2. Always going for the “safe” thing, not the thrilling thing.
Passion has somehow because a dirty word in our professional world, but I disagree with that wholeheartedly, and so do the thousands of people who live for their work, see great significance and value in its impact, and love it every day. Passion is what you need to weather the harsh challenges. Passion is what will drive you to succeed against all odds, and keep you going when all else fails you.
Passion (the kind that is aligned with your authentic values and beliefs) looks like this: thrill + commitment = impact.
“Safe” career moves, on the other hand, almost never get you where you really want to be in the long run, for two core reasons:
1. Nothing outside of you is truly “safe.” No job, employer, organization, direction, etc. is foolproof or change-resistant. Your industry or your job function can literally disappear overnight or in a few short years, even though you were sure it was “safe.” I learned that first-hand after the tragedies of 9/11. A huge part of the business I worked for was focused on travel, and it was instantly flattened.
2. Safe doesn’t allow for growth, and growth towards our highest potential is what makes us happiest and most fulfilled. Yes, stretching out of our comfort zones is scary. But I’ve found there are two types of stretching – one that leaves you disappointed and one that brings you higher:
- Doing something “scary” that conventional society expects of you (like asking for a big promotion, or taking a more senior “desk job” because it’s the “responsible” path) vs.
- Doing the one brave thing that thrills and scares you to expect of yourself
Do the latter and your career moves will keep pointing you in the right direction.
The most profoundly impactful, productive and inspiring contributors and professionals have braved up in a big way, and continually pursue what they authentically believe is their own highest peak, not someone else’s. They don’t worry about conventional thinking and “brules.” They go for what thrills their hearts, minds and spirits.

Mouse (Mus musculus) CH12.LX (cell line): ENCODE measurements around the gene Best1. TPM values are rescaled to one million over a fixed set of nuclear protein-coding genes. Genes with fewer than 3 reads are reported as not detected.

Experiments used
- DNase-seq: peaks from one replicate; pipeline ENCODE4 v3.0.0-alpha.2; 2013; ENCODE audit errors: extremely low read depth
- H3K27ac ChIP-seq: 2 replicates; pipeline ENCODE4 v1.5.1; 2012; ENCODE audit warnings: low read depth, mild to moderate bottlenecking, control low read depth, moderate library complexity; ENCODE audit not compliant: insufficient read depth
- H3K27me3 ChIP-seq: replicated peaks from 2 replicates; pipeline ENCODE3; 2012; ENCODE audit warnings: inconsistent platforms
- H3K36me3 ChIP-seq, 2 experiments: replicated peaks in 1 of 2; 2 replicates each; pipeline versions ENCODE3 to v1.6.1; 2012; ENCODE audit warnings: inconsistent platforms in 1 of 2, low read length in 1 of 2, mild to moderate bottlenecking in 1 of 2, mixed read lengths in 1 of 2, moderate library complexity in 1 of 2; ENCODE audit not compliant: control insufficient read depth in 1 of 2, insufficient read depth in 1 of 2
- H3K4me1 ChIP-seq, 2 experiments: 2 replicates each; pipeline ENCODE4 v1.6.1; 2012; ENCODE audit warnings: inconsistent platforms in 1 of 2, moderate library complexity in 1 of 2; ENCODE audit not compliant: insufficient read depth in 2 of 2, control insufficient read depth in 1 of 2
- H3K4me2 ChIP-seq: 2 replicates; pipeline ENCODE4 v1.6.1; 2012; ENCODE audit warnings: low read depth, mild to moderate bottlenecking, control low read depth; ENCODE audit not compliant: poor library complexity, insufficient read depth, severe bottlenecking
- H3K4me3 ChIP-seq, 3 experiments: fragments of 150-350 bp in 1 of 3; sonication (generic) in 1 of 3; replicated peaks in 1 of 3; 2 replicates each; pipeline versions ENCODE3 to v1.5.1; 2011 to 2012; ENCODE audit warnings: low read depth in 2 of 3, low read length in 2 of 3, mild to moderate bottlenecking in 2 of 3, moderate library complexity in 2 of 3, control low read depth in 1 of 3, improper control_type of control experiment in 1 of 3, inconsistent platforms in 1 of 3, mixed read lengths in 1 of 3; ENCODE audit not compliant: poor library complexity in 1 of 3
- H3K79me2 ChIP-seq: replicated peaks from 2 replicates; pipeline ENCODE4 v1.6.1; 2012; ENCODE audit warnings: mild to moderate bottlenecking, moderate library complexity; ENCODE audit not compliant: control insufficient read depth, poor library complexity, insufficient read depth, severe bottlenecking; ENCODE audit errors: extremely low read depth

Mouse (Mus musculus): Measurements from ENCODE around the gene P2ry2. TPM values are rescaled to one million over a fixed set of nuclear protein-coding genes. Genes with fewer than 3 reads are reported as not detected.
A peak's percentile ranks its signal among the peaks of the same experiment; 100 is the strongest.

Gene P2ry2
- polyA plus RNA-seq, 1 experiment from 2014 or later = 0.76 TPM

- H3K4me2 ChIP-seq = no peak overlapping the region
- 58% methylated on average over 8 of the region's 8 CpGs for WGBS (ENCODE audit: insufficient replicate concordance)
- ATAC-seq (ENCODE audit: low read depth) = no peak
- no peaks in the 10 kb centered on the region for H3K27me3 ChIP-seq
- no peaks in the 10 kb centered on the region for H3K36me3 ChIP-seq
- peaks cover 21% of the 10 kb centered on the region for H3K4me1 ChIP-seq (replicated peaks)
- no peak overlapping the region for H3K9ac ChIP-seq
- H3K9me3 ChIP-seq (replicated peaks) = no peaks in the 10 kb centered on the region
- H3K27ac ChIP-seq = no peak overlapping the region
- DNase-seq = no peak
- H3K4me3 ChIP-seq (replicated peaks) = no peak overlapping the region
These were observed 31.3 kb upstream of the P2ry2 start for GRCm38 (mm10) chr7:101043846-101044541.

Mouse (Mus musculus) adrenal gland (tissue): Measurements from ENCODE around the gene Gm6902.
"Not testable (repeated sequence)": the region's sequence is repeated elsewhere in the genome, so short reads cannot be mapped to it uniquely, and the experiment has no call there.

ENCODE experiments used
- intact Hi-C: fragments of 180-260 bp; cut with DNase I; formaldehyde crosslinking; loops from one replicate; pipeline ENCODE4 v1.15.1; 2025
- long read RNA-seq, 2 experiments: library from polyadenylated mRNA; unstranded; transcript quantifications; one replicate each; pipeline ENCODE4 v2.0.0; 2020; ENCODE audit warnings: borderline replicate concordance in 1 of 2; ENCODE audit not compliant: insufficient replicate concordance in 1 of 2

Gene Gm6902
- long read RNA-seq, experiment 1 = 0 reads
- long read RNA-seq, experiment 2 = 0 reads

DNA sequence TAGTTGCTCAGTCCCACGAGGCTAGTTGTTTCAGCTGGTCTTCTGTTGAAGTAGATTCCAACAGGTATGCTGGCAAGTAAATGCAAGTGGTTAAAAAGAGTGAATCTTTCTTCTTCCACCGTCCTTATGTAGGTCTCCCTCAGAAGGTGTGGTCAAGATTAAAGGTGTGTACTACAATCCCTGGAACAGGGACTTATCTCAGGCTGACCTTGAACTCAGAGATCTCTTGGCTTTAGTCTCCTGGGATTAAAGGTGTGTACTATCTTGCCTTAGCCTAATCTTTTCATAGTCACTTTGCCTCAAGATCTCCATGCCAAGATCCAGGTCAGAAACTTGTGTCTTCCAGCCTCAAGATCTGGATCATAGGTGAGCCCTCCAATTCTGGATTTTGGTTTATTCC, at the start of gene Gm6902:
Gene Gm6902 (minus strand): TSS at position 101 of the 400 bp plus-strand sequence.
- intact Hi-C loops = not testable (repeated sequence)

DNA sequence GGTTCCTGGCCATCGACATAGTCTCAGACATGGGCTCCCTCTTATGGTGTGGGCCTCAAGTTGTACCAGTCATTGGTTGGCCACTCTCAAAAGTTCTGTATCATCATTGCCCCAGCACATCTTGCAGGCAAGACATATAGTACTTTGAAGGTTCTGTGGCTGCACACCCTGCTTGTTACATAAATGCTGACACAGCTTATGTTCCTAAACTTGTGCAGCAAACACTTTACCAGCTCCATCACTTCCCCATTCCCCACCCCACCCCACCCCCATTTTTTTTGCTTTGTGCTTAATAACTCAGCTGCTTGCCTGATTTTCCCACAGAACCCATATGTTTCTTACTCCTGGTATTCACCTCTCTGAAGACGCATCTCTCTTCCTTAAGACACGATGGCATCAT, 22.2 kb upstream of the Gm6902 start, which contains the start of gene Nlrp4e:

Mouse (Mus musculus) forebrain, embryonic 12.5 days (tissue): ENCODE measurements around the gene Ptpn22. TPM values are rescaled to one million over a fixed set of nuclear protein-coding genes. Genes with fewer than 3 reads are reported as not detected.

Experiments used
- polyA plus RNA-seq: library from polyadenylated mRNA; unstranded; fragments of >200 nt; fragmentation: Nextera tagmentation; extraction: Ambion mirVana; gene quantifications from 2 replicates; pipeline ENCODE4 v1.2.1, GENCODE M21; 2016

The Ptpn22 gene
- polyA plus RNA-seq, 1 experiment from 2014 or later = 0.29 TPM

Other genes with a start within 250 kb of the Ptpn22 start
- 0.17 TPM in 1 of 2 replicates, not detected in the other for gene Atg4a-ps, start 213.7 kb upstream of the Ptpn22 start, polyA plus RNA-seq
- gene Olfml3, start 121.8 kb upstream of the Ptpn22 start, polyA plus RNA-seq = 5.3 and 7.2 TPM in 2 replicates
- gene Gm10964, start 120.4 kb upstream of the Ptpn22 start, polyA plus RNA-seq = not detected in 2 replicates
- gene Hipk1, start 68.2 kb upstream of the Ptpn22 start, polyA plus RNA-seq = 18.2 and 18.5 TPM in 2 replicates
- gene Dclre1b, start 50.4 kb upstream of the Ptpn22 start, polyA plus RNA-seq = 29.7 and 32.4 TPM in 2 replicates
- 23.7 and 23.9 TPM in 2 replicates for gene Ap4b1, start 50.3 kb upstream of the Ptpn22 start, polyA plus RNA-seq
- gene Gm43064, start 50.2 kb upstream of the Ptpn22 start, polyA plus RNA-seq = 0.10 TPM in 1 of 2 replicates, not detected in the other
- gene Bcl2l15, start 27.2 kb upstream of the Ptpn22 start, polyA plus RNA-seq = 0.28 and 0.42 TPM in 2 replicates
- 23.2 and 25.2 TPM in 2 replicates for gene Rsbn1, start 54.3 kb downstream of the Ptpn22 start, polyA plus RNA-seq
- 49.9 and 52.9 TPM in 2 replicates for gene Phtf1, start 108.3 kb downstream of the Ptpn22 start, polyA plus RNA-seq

Tip: Identify the three most thrilling and juicy directions, then research thoroughly what it would take to assume the professional identity required of these directions. Don’t leave one stone unturned. Research, shadow, intern, volunteer, contribute, run a project – try it on in every way possible, like a suit of clothes. Understand deeply what these directions would mean and demand of you. Then choose the one that fits the best with who you are and what you value, need and desire.
3. Asking the absolute wrong people for advice.
Those who have tremendous success and joy in their work surround themselves with the right supporters, advisers, advocates and ambassadors who lift them up. Countless other professionals try to get help in their careers, but often ask the wrong people. They ask their spouses, their friends, bosses, family members, even mentors whom they think will aid them. But many of these individuals turn out not to be the best advisors. Why? Because they haven’t taken the right steps in their own lives and careers to reach their highest potential, and don’t know how to advise you correctly toward reaching your visions.
Here’s how to know who to ask for help:
- Are they thrilled with what they’re personally doing?
- Can they offer advice that isn’t just about how they did it, but that will help you (with your unique style) become the best version of yourself?
- Can they get behind what you’re trying to do, even if they have fears and judgments about it?
- Do you feel they know and respect the real you (not just the public facade you present)?
Many family members and friends are threatened by a huge shake-up in the status quo. They may be intimated by or even jealous of what you’re trying to do, and so they offer advice (subconsciously) aimed to keep you playing smaller than you dream to.